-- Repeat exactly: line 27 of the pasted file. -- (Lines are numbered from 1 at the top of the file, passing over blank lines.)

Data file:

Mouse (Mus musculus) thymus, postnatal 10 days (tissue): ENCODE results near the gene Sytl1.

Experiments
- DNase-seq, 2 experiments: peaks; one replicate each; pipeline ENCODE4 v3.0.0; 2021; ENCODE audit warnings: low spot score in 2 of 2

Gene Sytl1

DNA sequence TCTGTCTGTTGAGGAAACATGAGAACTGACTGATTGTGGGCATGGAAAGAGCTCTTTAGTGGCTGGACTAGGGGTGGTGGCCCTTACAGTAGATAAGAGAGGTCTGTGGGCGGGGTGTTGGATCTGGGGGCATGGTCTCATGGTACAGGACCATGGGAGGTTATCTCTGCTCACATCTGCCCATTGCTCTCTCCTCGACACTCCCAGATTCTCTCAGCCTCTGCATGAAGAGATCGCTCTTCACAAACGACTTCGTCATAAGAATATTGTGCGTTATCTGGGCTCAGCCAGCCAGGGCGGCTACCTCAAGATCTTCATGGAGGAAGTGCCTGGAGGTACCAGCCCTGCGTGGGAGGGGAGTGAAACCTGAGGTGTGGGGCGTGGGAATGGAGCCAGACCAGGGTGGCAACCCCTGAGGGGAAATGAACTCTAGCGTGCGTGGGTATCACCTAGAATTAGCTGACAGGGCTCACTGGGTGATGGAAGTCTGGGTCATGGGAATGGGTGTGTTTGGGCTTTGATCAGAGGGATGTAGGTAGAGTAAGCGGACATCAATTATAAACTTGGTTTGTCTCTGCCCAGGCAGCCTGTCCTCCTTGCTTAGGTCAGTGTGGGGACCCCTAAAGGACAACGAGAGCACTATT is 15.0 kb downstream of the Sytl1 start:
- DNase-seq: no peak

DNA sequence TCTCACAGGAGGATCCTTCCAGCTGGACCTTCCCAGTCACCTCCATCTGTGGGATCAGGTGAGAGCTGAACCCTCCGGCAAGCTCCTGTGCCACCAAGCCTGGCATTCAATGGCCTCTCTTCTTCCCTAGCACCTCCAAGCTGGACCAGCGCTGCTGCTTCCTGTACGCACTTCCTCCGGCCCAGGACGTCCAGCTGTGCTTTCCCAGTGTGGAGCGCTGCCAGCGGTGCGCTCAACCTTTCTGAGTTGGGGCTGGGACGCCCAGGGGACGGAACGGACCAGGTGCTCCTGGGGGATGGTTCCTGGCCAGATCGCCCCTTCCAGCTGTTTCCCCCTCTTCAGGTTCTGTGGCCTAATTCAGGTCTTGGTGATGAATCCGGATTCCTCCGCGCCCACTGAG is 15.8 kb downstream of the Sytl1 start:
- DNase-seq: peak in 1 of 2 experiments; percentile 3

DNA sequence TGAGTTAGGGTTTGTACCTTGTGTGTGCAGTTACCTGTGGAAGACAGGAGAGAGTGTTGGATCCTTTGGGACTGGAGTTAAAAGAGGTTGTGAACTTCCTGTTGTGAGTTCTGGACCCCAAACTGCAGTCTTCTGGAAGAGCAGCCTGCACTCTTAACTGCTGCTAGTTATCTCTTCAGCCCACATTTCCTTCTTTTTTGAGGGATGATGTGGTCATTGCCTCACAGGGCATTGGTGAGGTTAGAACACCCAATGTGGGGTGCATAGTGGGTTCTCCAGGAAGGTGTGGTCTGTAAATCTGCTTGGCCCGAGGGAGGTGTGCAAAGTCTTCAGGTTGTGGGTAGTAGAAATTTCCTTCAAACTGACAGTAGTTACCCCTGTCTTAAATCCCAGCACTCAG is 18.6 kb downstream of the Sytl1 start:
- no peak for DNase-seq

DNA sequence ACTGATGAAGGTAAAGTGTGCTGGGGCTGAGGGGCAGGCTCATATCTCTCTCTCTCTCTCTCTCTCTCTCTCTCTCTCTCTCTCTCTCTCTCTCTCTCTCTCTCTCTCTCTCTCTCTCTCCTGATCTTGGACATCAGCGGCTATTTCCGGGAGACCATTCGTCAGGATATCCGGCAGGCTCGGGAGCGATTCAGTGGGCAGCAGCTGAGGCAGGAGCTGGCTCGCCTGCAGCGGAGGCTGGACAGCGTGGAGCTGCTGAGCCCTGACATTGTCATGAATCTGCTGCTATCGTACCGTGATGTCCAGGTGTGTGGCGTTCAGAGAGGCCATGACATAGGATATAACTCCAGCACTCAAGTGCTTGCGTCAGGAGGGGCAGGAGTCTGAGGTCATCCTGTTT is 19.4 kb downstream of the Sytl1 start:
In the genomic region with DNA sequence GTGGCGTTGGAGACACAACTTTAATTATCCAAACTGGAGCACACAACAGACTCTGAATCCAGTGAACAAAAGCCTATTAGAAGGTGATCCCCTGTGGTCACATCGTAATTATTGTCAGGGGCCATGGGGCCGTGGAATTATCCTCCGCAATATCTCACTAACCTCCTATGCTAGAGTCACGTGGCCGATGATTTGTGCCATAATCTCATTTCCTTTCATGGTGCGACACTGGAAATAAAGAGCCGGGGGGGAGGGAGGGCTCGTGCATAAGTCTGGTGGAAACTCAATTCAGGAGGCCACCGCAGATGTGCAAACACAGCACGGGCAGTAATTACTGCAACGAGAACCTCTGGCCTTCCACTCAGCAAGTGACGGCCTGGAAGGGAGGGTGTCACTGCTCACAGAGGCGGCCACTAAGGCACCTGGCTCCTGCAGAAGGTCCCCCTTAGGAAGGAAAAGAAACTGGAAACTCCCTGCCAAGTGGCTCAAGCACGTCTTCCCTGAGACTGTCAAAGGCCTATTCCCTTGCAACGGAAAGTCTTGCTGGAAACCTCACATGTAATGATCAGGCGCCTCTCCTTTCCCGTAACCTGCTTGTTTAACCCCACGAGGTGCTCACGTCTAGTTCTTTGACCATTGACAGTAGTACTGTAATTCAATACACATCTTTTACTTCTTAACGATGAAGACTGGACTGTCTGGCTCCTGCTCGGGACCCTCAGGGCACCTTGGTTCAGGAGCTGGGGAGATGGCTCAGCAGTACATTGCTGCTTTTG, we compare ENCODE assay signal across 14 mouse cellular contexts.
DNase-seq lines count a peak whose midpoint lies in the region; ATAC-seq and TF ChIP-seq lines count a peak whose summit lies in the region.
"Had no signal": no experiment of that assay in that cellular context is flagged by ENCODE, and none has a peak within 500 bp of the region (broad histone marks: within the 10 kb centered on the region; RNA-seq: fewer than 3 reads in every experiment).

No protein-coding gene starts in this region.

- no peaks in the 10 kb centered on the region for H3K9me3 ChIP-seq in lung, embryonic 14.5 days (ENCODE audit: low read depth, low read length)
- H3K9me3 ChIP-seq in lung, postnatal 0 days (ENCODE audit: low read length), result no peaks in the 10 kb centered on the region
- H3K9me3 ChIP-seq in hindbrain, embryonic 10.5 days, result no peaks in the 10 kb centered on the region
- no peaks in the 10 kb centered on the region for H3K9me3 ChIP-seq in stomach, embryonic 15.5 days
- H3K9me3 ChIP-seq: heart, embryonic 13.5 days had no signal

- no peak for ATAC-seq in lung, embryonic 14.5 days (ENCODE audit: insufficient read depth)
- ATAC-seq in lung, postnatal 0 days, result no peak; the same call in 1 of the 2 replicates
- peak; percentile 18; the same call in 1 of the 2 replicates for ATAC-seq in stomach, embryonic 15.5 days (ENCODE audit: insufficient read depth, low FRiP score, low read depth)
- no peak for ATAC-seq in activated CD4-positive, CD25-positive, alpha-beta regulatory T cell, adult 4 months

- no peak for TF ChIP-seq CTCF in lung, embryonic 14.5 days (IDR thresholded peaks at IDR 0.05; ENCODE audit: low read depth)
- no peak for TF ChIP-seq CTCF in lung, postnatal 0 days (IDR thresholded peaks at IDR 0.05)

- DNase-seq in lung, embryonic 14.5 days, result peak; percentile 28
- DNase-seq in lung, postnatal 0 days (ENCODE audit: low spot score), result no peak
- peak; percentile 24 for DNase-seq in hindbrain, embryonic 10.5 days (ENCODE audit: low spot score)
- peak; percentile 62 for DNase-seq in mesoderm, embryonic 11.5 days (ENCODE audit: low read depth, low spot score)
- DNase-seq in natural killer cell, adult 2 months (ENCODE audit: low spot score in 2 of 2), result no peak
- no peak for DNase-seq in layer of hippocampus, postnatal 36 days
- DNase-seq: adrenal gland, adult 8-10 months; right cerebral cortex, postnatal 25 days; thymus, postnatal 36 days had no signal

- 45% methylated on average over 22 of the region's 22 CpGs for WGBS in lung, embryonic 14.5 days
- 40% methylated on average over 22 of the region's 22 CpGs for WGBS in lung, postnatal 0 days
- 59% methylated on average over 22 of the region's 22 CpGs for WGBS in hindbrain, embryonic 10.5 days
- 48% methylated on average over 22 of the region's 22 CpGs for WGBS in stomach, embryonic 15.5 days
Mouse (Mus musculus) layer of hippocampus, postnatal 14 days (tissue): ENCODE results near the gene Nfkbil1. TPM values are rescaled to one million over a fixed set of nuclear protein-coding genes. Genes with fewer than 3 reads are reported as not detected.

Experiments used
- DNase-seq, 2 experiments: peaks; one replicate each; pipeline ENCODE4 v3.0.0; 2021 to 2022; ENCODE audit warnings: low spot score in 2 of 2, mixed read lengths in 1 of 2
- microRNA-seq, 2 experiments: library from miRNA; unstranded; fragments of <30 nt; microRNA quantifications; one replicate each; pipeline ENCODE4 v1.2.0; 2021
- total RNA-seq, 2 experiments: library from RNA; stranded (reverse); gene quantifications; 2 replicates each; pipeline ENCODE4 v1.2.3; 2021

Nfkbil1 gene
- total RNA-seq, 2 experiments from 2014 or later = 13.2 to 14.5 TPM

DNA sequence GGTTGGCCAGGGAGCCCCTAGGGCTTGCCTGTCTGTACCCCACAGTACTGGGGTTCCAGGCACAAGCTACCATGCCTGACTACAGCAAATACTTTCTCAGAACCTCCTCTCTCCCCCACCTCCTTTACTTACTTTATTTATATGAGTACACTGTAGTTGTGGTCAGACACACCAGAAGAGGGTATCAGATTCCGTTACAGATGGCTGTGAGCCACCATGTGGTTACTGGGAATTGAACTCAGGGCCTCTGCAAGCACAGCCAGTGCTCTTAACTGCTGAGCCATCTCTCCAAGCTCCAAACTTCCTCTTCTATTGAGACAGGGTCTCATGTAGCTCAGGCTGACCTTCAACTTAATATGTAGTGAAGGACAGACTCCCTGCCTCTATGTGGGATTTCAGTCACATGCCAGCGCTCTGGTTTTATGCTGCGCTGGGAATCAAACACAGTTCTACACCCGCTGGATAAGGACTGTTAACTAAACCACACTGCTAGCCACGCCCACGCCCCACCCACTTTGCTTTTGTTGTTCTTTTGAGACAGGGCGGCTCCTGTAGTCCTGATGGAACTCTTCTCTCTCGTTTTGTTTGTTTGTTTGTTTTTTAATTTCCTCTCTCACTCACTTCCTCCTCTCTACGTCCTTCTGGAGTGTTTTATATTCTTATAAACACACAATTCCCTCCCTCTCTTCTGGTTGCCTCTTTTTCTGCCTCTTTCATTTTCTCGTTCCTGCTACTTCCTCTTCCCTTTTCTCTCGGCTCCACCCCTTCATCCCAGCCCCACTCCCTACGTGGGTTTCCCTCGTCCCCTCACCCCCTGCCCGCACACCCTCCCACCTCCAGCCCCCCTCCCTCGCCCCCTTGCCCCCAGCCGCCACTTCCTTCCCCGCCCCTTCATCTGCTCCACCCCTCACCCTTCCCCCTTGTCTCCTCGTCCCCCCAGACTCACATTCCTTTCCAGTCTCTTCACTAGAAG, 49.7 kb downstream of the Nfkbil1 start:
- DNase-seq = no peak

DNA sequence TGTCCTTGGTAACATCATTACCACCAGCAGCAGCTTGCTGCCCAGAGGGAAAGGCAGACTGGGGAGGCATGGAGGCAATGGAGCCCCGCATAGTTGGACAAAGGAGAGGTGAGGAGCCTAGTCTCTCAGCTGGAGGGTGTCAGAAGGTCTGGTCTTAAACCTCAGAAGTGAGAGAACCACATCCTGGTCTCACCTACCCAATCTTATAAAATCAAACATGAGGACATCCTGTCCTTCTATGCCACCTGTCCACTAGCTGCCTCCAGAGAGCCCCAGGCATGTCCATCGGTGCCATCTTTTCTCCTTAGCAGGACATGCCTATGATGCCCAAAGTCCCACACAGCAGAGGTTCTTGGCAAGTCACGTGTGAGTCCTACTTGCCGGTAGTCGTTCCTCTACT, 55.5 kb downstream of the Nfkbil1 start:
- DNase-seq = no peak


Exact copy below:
- DNase-seq in lung, embryonic 14.5 days, result peak; percentile 28